No matter how many times I return to this majestic peak, I find subtle nuances I had overlooked before. Walking around our campsites, deep in the woods, I found hidden trails, shady alcoves blanketed in pine needles, varied ground cover, and ferns—some delicate, some enormous, each with its individual, intricate pattern. At night I would sit on the outskirts and watch the waning sun cast its brilliance through the branches, covering everything in a mystical glow. No photo can possibly substitute for nature’s real colors, but I tried.
(Click any photo to start slide show.)
The North Cascades are a wilderness defined by giant fir trees and native woody cousins whose lateral branches slope downwards, pulled by masses of bright green moss. Sometimes the burden is round, sometimes tubular, but always magical to me as I wander through the untouched forest. To be sure, some of the larger blow-downs are sliced in half by volunteer repair groups to let the hikers by, but most of the woods are left in a natural state.
My camp partner as usual was Jon Pollack, whom I met trekking on the Annapurna Circuit in Nepal in 1999. Our usual campsite in the Cascades over the years has been Silver Fir, which we visited in 2015 and 2013, but this year we chose one about 30 minutes off the beaten track deep in the wilderness, not far from Cascade Pass—Mineral Creek Campground—recommended by Steve Austin, the most charming, helpful camp host we’ve encountered. The fact that I offered my kingdom for a campsite might have helped. He was curious as to what my kingdom might comprise!
Near the campsite was a roaring river, one of several we would encounter over the next ten days.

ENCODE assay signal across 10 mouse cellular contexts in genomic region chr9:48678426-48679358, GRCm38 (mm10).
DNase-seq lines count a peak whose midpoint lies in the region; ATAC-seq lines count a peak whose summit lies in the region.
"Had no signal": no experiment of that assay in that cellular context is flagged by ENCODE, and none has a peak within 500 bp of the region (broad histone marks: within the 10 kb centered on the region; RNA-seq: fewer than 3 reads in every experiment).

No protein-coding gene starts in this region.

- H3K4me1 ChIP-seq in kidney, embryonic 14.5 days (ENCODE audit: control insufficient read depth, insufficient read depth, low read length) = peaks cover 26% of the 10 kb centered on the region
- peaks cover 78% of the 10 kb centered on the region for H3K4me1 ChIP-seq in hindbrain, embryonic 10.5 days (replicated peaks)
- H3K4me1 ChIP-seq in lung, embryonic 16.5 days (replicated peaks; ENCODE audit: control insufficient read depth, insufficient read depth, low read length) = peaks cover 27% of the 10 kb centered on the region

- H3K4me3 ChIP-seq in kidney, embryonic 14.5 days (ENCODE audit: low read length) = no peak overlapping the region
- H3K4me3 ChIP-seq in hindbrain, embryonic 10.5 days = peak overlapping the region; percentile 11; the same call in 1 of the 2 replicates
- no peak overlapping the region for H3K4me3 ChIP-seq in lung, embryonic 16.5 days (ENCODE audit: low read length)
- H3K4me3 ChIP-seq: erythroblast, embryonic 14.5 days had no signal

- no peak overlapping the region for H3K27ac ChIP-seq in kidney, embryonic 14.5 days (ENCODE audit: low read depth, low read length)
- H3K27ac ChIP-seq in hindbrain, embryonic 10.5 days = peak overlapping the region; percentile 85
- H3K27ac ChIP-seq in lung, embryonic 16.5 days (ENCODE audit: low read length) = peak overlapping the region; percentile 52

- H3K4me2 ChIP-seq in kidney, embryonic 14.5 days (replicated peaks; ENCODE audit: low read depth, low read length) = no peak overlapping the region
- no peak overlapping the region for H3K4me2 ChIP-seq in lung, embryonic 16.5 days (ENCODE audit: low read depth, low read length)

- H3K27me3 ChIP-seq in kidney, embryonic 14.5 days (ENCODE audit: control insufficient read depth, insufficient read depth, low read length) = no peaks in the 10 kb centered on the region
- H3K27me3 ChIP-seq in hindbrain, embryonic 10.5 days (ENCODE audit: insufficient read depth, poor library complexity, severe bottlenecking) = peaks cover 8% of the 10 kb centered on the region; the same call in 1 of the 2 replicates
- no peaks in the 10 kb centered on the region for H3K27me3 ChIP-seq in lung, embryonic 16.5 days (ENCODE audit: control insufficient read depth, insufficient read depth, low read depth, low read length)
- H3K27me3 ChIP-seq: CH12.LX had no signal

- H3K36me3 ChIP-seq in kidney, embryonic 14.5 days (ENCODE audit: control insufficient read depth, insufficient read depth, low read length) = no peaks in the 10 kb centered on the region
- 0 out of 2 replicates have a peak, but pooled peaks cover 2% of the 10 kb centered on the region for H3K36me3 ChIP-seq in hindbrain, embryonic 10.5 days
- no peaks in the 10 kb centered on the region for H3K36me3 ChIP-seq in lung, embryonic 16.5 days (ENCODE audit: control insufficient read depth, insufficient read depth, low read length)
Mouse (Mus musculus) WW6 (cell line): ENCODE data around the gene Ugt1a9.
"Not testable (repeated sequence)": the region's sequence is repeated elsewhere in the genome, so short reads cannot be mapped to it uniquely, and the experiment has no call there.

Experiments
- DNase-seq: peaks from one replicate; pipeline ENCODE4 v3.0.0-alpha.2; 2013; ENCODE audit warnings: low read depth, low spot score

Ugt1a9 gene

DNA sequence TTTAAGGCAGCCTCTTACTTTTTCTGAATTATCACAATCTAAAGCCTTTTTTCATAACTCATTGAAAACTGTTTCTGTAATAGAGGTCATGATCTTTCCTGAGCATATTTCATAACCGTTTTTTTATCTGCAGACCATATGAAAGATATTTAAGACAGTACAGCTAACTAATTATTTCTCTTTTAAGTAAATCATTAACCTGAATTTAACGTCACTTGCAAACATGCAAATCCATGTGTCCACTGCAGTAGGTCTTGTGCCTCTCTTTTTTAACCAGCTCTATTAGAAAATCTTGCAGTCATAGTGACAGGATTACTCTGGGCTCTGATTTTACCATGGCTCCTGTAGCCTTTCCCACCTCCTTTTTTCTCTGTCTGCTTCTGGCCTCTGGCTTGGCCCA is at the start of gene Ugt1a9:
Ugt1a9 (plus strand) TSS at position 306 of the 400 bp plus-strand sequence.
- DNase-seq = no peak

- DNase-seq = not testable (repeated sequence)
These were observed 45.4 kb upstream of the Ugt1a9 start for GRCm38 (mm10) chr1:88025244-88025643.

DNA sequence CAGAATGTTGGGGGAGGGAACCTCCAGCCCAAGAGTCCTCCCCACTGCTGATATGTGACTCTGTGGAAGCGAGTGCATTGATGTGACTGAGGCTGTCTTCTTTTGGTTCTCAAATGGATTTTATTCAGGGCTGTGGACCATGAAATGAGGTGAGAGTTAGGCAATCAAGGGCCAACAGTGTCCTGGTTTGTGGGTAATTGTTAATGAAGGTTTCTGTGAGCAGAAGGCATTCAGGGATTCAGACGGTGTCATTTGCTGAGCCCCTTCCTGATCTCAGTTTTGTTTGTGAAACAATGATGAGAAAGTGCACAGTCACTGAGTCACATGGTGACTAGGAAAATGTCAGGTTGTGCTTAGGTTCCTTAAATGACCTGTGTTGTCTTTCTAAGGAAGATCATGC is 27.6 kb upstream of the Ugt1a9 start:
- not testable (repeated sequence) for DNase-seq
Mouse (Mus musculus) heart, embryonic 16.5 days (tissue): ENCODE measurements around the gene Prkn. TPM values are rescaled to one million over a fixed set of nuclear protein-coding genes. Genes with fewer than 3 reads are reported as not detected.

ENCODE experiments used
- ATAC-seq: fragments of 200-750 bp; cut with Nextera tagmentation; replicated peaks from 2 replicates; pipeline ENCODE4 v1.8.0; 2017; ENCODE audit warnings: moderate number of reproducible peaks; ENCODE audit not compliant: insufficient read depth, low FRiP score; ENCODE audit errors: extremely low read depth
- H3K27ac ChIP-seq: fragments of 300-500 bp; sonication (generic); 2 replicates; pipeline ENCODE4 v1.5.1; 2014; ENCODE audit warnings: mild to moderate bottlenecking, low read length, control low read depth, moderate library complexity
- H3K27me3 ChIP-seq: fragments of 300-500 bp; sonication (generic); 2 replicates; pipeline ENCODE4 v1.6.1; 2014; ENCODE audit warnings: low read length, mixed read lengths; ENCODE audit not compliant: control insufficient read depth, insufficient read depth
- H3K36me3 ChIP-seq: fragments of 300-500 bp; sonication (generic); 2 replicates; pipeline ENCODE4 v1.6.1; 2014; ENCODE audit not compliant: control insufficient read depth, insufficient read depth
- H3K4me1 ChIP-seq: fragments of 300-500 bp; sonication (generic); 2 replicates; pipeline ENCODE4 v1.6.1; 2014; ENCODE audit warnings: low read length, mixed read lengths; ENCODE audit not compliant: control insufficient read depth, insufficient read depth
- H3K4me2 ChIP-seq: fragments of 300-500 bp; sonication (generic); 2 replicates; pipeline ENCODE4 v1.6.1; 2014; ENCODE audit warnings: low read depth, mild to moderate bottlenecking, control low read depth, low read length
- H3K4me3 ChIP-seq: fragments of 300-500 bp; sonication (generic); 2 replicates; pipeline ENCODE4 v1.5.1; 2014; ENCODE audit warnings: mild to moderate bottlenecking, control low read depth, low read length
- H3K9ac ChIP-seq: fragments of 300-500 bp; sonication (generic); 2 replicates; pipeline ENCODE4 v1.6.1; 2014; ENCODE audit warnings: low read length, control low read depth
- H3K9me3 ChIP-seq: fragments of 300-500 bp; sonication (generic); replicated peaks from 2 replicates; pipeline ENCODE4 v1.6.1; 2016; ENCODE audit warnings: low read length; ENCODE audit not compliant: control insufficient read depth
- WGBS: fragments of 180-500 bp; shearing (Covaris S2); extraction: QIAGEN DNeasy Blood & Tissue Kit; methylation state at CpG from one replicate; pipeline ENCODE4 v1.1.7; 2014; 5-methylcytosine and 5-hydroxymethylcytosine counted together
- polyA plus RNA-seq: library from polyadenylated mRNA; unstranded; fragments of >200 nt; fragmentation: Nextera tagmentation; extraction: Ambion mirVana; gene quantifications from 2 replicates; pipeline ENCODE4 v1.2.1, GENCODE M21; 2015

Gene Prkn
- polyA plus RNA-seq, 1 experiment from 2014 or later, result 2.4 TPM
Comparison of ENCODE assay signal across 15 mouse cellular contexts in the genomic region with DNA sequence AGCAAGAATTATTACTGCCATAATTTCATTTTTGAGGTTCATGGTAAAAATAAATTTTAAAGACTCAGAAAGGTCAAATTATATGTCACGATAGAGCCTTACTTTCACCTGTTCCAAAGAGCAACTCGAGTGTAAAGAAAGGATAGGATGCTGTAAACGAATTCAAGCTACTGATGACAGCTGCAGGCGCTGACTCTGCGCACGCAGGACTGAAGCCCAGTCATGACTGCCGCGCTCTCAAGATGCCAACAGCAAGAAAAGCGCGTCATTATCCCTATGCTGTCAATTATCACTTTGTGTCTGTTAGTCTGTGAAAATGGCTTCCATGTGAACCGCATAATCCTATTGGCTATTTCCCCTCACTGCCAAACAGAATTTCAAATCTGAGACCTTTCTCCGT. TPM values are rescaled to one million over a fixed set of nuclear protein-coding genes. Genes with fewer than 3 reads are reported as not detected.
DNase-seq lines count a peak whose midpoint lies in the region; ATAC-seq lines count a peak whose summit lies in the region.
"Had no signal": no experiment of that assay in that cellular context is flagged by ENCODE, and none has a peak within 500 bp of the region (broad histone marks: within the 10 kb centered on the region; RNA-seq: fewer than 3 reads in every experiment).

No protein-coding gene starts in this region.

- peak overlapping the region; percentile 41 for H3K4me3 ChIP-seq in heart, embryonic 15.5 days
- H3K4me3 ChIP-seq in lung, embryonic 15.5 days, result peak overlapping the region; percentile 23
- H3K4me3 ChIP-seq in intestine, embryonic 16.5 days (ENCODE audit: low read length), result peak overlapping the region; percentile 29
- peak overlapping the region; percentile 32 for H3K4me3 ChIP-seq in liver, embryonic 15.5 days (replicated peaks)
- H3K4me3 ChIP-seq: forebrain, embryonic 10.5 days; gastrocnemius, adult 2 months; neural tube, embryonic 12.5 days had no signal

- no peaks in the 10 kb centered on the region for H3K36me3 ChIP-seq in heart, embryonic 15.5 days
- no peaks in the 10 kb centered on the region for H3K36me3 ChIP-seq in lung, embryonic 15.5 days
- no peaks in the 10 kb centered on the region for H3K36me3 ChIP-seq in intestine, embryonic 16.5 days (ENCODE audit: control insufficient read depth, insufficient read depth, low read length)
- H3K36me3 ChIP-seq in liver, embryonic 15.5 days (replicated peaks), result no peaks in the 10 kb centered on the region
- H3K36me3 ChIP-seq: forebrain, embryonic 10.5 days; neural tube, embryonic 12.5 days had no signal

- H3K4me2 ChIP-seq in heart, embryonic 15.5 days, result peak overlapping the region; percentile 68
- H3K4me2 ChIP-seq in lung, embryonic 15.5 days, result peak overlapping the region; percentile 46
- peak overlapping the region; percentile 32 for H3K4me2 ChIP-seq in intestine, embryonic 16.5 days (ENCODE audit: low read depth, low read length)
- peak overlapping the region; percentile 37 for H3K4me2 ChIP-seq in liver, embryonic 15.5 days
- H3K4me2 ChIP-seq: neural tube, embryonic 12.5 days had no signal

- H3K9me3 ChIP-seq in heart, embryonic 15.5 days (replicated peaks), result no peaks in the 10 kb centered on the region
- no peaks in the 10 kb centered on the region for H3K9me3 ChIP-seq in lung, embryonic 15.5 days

Bears are a big topic in the Cascades. Here I am conversing with one at the North Cascades Visitors Center on our way to Washington Pass.
And, of course, we were surrounded by views on every side. Too bad I don’t know how to upload the video I took of the entire panorama. Still cameras just can’t do the job, although I tried!
The next ten days were filled with hikes, swimming in Baker Lake, and relaxing at our new campsite, Panorama Point. We were incredibly lucky to find the last unreserved site and, we think, the largest and the most beautiful. From now on we’re going to reserve a long way ahead of time! Fishing was a big sport at the lake, but it did nothing to disturb the peaceful area surrounding our favorite swimming hole.
Here are a few slide shows of our hikes. Pictures tell the story far better than my attempts to describe the Northwest wilderness—from old growth to temperate rain forest—mountain ridges too numerous to name, and the ever-present mountain streams and waterfalls, forded by bridges of varying quality.
Through Washington Pass to Diablo Lake trailhead, down to Ross Dam and Ross Lake.
Our campsite was on the unpaved road not far from Cascade Pass, which we had climbed a few years ago. This time we only went to the pass after getting a late start. It wasn’t difficult for me to forego going up and over Sahale Arm.
Our most strenuous hike was to Park Butte, reached by driving nine miles over an unpaved road. The trail was varied—winding switchbacks with lumber-reinforced banks (a bit too much exposure for me), trenches of white rocks that looked like abandoned river beds, steep rocky sections reminiscent of the White Mountains, and stretches of scree, making downhills slippery and challenging. And who could forget the variety of rustic bridges along the way? We reached a fire tower with panoramic views, but getting there really freaked me out, since we had to scale sheer rock to reach the steps. I think I’ve had it with fire towers!
One final hurrah was the Anderson Butte trail.